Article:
Chew-Graham, CA and Hunter, C and Langer, S and Stenhoff, A and Drinkwater, J and Guthrie, EA and Salmon, P (2013) How QOF is shaping primary care review consultations: a longitudinal qualitative study. BMC Family Practice, 14. 103 -?. ISSN 1471-2296

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Abstract

BACKGROUND: Long-term conditions (LTCs) are increasingly important determinants of quality of life and healthcare costs in populations worldwide. The Chronic Care Model and the NHS and Social Care Long Term Conditions Model highlight the use of consultations where patients are invited to attend a consultation with a primary care clinician (practice nurse or GP) to complete a review of the management of the LTC. We report a qualitative study in which we focus on the ways in which QOF (Quality and Outcomes Framework) shapes routine review consultations, and highlight the tensions exposed between patient-centred consulting and QOF-informed LTC management. METHODS: A longitudinal qualitative study. We audio-recorded consultations of primary care practitioners with patients with LTCs. We then interviewed both patients and practitioners using tape-assisted recall. Patient participants were followed for three months during which the research team made weekly contact and invited them to complete weekly logs about their health service use. A second interview at three months was conducted with patients. Analysis of the data sets used an integrative framework approach. RESULTS: Practitioners view consultations as a means of 'surveillance' of patients. Patients present themselves, often passively, to the practitioner for scrutiny, but leave the consultation with unmet biomedical, informational and emotional needs. Patients perceived review consultations as insignificant and irrelevant to the daily management of their LTC and future healthcare needs. Two deviant cases, where the requirements of the 'review' were subsumed to meet the patient's needs, focused on cancer and bereavement. CONCLUSIONS: Routine review consultations in primary care focus on the biomedical agenda set by QOF where the practitioner is the expert, and the patient agenda unheard. Review consultations shape patients' expectations of future care and socialize patients into becoming passive subjects of 'surveillance'. Patient needs outside the narrow protocol of the review are made invisible by the process of review except in extreme cases such as anticipating death and bereavement. We suggest how these constraints might be overcome.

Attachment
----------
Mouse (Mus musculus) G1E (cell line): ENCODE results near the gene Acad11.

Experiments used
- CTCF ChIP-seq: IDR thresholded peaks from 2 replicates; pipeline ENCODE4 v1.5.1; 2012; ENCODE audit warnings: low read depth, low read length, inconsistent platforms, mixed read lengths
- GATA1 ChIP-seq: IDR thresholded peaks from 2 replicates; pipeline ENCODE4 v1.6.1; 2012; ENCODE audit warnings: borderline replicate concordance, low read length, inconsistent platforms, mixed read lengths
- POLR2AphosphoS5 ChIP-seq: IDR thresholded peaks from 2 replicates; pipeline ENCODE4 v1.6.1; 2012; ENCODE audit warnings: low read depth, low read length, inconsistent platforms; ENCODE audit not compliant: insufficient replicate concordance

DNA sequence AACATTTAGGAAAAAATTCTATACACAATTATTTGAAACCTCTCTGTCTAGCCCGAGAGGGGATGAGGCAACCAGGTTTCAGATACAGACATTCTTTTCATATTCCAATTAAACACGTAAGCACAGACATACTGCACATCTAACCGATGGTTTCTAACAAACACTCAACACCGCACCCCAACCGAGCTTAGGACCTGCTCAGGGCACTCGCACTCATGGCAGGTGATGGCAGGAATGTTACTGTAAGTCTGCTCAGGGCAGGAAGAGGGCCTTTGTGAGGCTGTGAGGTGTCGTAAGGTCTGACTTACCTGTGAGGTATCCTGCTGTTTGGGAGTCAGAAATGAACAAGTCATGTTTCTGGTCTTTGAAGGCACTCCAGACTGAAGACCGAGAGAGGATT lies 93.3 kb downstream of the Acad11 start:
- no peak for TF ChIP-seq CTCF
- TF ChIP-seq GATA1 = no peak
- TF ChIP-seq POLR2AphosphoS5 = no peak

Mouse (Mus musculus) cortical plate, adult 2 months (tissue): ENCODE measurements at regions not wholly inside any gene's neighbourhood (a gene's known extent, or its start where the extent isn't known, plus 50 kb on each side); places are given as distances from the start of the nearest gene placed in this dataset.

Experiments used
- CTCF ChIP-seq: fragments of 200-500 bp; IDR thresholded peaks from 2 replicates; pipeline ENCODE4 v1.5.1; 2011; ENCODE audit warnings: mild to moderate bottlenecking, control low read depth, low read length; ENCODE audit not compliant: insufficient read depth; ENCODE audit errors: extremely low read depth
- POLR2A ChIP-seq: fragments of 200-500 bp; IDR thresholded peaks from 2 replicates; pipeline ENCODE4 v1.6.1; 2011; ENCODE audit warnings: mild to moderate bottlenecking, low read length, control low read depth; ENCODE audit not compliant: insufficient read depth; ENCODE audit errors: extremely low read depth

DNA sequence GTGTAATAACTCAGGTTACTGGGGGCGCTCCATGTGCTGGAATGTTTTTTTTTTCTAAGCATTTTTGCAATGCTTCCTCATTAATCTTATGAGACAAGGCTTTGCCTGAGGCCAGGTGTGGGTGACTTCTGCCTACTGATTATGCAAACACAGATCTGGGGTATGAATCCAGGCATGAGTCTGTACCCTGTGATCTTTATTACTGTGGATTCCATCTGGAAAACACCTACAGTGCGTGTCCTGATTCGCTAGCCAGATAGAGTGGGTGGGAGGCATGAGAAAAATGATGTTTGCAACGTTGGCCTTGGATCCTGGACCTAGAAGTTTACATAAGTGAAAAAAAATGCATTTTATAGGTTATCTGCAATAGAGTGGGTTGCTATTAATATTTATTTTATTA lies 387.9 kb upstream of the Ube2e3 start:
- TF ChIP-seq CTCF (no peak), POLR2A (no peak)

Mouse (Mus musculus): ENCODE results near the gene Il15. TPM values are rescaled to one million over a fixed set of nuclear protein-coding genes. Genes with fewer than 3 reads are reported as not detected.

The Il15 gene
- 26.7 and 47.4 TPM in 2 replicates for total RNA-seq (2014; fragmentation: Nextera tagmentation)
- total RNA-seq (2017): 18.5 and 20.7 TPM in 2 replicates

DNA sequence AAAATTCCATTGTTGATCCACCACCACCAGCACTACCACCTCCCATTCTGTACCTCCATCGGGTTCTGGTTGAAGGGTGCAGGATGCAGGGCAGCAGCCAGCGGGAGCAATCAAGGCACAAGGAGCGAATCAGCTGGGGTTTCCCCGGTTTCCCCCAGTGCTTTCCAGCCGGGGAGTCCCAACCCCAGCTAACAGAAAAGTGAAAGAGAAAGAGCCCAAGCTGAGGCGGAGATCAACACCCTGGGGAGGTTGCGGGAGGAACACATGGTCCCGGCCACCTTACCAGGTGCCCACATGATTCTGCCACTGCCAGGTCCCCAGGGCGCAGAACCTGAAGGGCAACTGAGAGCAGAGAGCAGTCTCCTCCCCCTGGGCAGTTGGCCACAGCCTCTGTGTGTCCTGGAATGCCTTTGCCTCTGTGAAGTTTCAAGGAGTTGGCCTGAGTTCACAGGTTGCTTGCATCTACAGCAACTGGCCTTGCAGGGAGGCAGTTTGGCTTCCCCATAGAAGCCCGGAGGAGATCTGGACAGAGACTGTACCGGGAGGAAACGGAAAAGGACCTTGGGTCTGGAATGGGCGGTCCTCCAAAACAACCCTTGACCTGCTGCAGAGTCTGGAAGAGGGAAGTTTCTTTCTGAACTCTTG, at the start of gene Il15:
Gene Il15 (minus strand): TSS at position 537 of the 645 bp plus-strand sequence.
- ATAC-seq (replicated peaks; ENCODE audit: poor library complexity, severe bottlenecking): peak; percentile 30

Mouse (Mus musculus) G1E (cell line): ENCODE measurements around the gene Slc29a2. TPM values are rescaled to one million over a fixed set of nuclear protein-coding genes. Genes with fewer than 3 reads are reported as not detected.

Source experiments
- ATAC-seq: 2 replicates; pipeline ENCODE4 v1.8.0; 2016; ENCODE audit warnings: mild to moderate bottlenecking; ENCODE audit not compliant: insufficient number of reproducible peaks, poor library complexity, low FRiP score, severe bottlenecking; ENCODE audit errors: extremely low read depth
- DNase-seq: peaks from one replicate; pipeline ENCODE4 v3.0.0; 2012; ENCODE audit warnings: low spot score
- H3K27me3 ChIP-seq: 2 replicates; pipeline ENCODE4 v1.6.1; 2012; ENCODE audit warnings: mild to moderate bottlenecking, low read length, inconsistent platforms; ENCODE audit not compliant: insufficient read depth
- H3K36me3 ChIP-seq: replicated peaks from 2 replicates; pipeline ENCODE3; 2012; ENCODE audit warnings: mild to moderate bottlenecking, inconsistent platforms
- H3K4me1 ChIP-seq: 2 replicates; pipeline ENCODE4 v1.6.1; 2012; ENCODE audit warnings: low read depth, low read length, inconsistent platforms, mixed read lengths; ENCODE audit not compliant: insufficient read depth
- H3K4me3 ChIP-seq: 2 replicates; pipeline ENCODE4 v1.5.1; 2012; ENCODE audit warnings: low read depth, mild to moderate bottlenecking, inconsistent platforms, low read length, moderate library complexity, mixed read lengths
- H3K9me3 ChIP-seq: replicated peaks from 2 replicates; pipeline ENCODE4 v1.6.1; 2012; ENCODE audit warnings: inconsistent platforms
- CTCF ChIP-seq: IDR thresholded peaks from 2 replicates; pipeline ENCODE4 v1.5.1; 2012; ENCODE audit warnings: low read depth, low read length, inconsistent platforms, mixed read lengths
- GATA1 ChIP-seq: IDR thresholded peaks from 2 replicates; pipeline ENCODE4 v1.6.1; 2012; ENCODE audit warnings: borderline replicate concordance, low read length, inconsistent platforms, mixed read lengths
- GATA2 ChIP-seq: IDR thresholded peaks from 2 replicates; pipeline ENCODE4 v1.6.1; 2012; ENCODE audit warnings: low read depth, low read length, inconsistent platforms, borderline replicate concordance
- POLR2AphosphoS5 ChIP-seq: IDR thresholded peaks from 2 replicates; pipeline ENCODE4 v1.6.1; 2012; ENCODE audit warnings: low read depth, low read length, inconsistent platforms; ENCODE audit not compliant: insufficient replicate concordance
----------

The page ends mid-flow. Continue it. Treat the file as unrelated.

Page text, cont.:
Item Type: Article
Additional Information: This is the final published version of the article (version of record). It first appeared online via BioMed Central at [insert hyperlink]. Please refer to any applicable terms of use of the publisher.
Uncontrolled Keywords: primary care, long-term conditions, quality and outcomes framework (qof), consultations, longitudinal qualitative research
Subjects: R Medicine > R Medicine (General)
Divisions: Faculty of Medicine and Health Sciences > Primary Care Health Sciences
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Depositing User: Symplectic
Date Deposited: 12 Apr 2017 09:37
Last Modified: 12 Apr 2017 09:42
URI: http://eprints.keele.ac.uk/id/eprint/3225

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